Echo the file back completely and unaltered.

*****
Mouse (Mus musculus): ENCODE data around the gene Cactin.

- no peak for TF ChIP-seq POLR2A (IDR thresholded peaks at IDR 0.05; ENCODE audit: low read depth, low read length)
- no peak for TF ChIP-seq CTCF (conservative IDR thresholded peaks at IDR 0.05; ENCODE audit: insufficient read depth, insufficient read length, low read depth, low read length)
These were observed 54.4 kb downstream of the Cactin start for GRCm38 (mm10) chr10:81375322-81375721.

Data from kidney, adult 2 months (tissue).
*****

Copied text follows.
Mouse (Mus musculus): ENCODE data around the gene Cactin.

- no peak for TF ChIP-seq POLR2A (IDR thresholded peaks at IDR 0.05; ENCODE audit: low read depth, low read length)
- no peak for TF ChIP-seq CTCF (conservative IDR thresholded peaks at IDR 0.05; ENCODE audit: insufficient read depth, insufficient read length, low read depth, low read length)
These were observed 54.4 kb downstream of the Cactin start for GRCm38 (mm10) chr10:81375322-81375721.

Data from kidney, adult 2 months (tissue).